Saturday, November 05, 2011

Halloween Mystery Box

We start the Halloween entry with a visit, on Gallery Night, to the Grand Opening of Stoney Rivera's new Dominion Gallery, featuring dark work from Clive Barker. He's dark. Not all necessarily ghouslish, but this man has some clear demons and it's obvious he's exorcising them through his work. I was actually looking very forward to seeing Kymm Sandum's offerings, but the Londoner's work got stuck in customs, so I will have to come back another day. Rivera has taken the old Acme Agency building in Riverwest (which actually used to be the old Crazy Shepherd offices, back when they were a monthly, then a bi-weekly, then a weekly) and spruced it up. There's beautiful wood flooring I never realized was there (I don't remember seeing the floor on any of my visits to the old Shepherd offices...), the walls have been scrubbed down and painted up, and the gallery shines as homage to the dark side. The artwork-- arresting and interesting -- is reasonably priced. This is Riverwest, after all. I then drove a few blocks north to check out the Art Bar's annual Fear show. Full disclosure, I was part of a group of artists that participated in Fear a few years back. Because it's Halloween, people expect dark shadows and creepy things, but if you want to go beyond that, it's a tricky theme to grab. This year's show did grab it. One artist who worked in oils picked up on the space alien theme and treated it well; others went for creepy characters in dark alleys, and a group of photographers played with exposure and color manipulation to get some great effects.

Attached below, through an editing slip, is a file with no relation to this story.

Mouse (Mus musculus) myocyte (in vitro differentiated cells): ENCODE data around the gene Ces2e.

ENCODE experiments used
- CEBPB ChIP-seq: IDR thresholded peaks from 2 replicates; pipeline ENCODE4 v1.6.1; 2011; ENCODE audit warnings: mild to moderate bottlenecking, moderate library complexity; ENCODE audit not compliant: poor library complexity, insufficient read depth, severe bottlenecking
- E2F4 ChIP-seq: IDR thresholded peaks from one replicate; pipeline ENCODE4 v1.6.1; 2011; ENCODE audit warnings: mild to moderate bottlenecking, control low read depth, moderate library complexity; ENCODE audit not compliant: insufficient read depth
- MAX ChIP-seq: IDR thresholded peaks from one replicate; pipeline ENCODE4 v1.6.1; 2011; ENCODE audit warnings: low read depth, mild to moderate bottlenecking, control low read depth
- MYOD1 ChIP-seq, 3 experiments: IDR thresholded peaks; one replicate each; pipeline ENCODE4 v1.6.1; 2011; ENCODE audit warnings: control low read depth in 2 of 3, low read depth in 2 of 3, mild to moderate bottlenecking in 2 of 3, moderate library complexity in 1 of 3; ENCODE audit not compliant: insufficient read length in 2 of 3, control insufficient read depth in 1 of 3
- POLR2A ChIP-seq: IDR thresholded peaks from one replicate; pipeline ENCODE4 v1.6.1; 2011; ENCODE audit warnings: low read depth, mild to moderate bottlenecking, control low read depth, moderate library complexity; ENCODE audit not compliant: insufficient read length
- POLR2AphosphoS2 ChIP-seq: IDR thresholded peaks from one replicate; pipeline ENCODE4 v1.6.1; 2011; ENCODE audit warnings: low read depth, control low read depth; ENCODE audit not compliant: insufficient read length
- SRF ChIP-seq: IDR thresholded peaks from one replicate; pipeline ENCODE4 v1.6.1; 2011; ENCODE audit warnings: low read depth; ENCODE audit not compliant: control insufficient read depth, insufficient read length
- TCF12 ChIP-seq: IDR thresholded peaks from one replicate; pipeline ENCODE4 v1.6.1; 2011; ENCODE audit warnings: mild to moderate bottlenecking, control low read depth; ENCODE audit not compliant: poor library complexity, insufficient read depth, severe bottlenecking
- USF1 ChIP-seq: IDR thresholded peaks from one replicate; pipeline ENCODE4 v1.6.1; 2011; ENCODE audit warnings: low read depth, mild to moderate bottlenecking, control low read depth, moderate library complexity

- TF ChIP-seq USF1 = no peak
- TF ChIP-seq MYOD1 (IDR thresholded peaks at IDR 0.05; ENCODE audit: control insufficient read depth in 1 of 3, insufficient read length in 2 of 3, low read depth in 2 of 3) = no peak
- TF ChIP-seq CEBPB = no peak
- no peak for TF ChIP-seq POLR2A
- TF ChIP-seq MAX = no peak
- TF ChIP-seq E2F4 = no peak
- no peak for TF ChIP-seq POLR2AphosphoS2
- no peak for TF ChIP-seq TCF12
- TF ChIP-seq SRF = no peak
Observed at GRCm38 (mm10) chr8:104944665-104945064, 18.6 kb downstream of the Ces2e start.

A weekend later, we're still hitting the high art, this time a viewing of Dracula at the Milwaukee Ballet. Friends accompanied us; and for a few logistical reasons, they were not able to make the 7:30 curtain. Look, I understand that if you don't make curtain, you need to wait until a lull in the performance to be seated, so you don't bother other people. But they closed doors even during artistic director Michael Pink's welcoming speech -- which only the haughtiest of snots would have objected to accommodating latecomers during. And what would have been the harm in putting the latecomers in the rafters (which they eventually did anyway)? And what would have been the harm in being polite to them? My friends weren't the only ones upset by this; a lovely couple who sat behind us during Act 2 told a similar story (and recognized our friends from the disgruntled crowd.) "At least I didn't have to be a raving bitch about it," my friend said, "Because somebody else was!" So that kind of put a damper on an otherwise splendid show.

The Friday night performance is always a toss up, because the opening night cast performs on Thursday and Saturday -- but this year I was mighty impressed with a cast led by Joshua Reynolds, a relative newbie to Thursday's David Hovhassian. Reynolds was downright untouchable as the count-- elegant, intense, somewhat evil, but more like an animal doingwhat he can to survive. Parts of the show where he suggests bat-like movement were amazing to the kids; and fortunately the homoeroticism of a lot of the scenes went over their head. Almost. As Stella told me afterwards, "Uh, that was messed up."

The next day we got up, did our chores, and Sammy delivered the best line of the evening as we set out to Bay View's nighttime trick-or-treat: "Mom, I have a feeling I'm going to get a lot of Kit Kats," he said, grabbing a few from our bowl, "... so I better get used to them." There's a few houses in Bay View that are already are on the famous list: the "scary" house on Lincoln, the "book" house on Homer, and then there's Ted's house, where his annual Mystery Box game turned into a recreation of Let's Make A Deal, complete with stage lights, microphones, and horrendously outdated suit and tie. The kid before us had racked up some three full-sized candy bars and other treats, but gave it all up for What's In The Box. He went home with.... a delicious can of cocktail wieners! Stella on the other hand, did not get zonked. She gave up a couple of Tootsie rolls and ended up with a movie-theatre sized box of Dots. Now for me, that would have been a zonk. But Stella loves Dots, so score!

Now we're into November, and so back indoors for music and mayhem. And probably more punk. I seem to be getting too cultured lately.

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